I love a garden with a story. History adds a whole new dimension to a garden and, consequently, it oozes ‘soul’.
The public garden on the banks of Cremorne Point, in Sydney, started back in 1959. Local residents had created a small, makeshift rock pool in the harbour, to which they could clamber down and bathe in each day. One day, Lex Graham saw an elephant’s ear (Alocasia) bulb floating past, and scooped it up and planted it in the ground.
To his amazement, it started growing. Having never gardened in his life, he gradually found other seeds, bulbs and cuttings and stuck these in alongside it. He had recently met Ruby, and between them, over a period of 50 years, until Ruby passed away in 2009, it got bigger and bigger until they had created a beautiful garden that covers more than two acres.
It was a real labour of love. The banks were steep and smoothered in thick privet, Lantana and vines. Once this was cleared they found all kinds of rubbish, from a kitchen sink to a whalebone corset. They formed pathways zigzagging down the slope and used Agapanthus and Clivia to help bind the soil and minimise erosion, not a small issue when stormy weather would bring waves crashing over the garden.
There was no fresh water available and so Lex and Ruby brought water down in containers to keep the new plants alive. Only in 1978 did the council install a tap for them.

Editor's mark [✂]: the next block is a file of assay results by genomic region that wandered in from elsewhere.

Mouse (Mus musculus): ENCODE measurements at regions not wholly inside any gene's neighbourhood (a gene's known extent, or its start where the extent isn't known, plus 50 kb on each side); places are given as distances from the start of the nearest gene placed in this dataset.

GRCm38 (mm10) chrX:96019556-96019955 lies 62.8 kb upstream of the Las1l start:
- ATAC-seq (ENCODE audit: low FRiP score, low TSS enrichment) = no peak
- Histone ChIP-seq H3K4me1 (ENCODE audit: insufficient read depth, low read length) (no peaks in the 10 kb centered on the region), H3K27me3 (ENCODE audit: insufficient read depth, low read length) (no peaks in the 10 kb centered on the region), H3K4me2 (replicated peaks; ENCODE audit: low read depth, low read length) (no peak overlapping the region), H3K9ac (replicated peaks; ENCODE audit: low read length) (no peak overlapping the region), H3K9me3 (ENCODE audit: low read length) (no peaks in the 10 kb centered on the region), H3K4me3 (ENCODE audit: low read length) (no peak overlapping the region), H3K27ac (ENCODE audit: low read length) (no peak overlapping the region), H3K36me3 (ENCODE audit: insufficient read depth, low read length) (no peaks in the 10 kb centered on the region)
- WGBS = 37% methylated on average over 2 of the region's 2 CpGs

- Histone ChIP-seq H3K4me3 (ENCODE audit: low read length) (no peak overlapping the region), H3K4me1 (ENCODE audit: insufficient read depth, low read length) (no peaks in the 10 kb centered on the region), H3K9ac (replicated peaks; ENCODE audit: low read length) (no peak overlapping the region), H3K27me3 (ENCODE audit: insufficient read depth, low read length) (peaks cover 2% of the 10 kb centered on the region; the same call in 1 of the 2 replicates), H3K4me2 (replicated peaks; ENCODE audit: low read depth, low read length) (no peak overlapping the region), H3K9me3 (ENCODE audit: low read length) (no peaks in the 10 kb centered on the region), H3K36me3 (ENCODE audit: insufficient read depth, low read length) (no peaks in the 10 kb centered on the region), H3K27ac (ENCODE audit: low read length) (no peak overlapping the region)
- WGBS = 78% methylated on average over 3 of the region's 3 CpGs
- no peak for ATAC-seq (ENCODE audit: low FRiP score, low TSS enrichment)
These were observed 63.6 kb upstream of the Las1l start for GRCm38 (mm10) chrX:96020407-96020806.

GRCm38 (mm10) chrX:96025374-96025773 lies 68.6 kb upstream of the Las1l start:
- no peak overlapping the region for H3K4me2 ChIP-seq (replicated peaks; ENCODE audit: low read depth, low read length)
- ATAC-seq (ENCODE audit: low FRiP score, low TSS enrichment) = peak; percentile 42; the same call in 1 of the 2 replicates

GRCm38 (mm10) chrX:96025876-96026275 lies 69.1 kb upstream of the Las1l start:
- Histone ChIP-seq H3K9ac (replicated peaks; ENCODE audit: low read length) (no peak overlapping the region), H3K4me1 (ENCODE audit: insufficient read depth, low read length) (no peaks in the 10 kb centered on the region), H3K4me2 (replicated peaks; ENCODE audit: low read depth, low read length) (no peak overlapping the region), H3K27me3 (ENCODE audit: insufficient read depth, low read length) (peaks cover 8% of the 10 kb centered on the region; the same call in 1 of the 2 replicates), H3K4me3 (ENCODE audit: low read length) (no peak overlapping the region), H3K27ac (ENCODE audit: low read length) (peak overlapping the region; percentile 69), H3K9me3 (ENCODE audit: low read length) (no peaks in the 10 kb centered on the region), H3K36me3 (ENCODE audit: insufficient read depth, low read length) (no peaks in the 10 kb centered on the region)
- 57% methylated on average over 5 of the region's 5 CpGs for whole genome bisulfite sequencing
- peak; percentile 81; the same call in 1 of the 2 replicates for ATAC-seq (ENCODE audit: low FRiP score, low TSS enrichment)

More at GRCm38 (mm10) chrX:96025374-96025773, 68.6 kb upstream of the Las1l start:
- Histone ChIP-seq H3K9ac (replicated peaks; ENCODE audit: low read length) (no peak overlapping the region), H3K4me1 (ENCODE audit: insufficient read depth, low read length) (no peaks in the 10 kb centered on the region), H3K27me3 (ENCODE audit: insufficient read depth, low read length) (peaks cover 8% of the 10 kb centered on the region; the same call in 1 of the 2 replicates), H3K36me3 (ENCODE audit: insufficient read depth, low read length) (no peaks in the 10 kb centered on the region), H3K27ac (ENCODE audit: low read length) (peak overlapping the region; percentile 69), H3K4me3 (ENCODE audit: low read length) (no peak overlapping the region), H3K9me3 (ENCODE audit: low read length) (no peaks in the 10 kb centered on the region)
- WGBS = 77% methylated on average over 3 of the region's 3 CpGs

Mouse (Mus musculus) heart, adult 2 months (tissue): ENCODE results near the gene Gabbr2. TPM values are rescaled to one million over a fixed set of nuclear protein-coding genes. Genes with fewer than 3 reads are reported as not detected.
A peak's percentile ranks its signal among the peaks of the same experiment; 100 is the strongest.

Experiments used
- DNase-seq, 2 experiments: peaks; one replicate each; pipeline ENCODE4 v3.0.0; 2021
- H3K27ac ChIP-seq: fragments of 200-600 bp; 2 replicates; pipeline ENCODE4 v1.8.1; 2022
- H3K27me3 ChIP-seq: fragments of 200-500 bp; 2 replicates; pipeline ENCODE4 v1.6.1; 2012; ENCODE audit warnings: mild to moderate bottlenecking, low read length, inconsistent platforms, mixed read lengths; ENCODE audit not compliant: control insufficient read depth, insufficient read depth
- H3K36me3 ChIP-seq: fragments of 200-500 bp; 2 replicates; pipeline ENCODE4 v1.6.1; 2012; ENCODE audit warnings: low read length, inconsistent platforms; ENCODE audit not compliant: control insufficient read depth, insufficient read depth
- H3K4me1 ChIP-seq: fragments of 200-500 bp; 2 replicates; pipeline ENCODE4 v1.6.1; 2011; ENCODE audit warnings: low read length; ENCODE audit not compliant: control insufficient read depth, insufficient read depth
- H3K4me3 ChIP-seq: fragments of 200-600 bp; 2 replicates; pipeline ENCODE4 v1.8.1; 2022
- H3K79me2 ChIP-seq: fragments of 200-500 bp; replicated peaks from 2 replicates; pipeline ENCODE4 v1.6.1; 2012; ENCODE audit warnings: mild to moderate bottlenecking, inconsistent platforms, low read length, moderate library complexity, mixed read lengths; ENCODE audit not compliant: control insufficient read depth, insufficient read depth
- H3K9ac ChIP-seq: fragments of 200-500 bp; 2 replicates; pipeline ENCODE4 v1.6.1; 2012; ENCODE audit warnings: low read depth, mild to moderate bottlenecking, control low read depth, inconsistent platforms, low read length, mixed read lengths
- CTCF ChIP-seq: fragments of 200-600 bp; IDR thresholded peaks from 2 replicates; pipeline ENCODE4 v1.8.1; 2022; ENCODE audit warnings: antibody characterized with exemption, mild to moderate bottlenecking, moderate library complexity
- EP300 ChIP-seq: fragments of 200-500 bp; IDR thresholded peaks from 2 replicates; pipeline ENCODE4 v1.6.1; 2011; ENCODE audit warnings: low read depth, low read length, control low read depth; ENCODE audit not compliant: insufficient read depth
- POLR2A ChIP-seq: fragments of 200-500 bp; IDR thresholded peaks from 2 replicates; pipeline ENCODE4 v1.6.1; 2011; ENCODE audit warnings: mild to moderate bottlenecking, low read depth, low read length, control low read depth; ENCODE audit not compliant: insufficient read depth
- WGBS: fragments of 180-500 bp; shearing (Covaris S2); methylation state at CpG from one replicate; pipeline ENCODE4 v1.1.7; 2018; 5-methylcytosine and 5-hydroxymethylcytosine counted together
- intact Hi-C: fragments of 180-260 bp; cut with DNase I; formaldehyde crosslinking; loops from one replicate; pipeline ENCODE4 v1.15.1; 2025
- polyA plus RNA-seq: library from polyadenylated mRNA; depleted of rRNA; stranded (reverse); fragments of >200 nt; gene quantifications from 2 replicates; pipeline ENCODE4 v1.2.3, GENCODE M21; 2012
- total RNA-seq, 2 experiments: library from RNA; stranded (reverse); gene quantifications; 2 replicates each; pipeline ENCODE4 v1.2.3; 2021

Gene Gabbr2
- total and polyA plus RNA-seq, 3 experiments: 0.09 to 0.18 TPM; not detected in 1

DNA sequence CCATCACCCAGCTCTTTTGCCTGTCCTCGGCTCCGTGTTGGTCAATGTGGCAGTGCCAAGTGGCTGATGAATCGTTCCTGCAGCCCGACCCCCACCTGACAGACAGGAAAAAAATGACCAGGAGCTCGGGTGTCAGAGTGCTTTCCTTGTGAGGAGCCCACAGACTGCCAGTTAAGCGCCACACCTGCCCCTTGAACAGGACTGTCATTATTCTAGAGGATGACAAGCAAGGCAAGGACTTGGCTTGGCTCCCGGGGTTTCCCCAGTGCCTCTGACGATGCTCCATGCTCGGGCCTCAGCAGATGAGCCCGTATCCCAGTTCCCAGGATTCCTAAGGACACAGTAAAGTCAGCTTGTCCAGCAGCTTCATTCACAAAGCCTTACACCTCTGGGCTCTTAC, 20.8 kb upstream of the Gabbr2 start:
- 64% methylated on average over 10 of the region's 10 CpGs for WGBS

But this was a garden they loved. Each pathway and corner had a name and Lex and Ruby, when not working in the garden, would sit in their favourite spots, watching the moon rise over the water, listening to the waves and the birds and feeling an immense sense of peace.
It is still a magical, peaceful spot in 2015 and so much the better for knowing the love that was put into it. It is a very romantic story, possibly growing with romance as the years go by, but one that I am happy to go with, embellished or not.
It is also an educational garden. You can learn a great deal about plants by noting where they grow. I remember being told, when I arrived in hot, dry Canberra, to look in neglected gardens for the really robust plants. Anything that survives amongst knee high lawns and flowering weeds is probably pretty tough in that area. Here, in sandy soil, positioned on a slope, in a hot region with little artificial irrigation, are perfect examples of plants that naturally suit the Sydney climate. All laid out for you to observe and learn.
Aloes and agaves, angel’s trumpets (Brugmansia) and Anigozanthos, Alpinia and Bauhinia, Aechmea (a type of bromeliad) and of course Alocasia……perhaps we should all be planting things beginning with ‘A’ and ‘B’!
But whether you want to come for a peaceful walk, to read the newspaper in stunning surroundings or to learn some Sydney-hardy plants, if you live in Sydney, do come along. I can promise a hugely uplifting experience.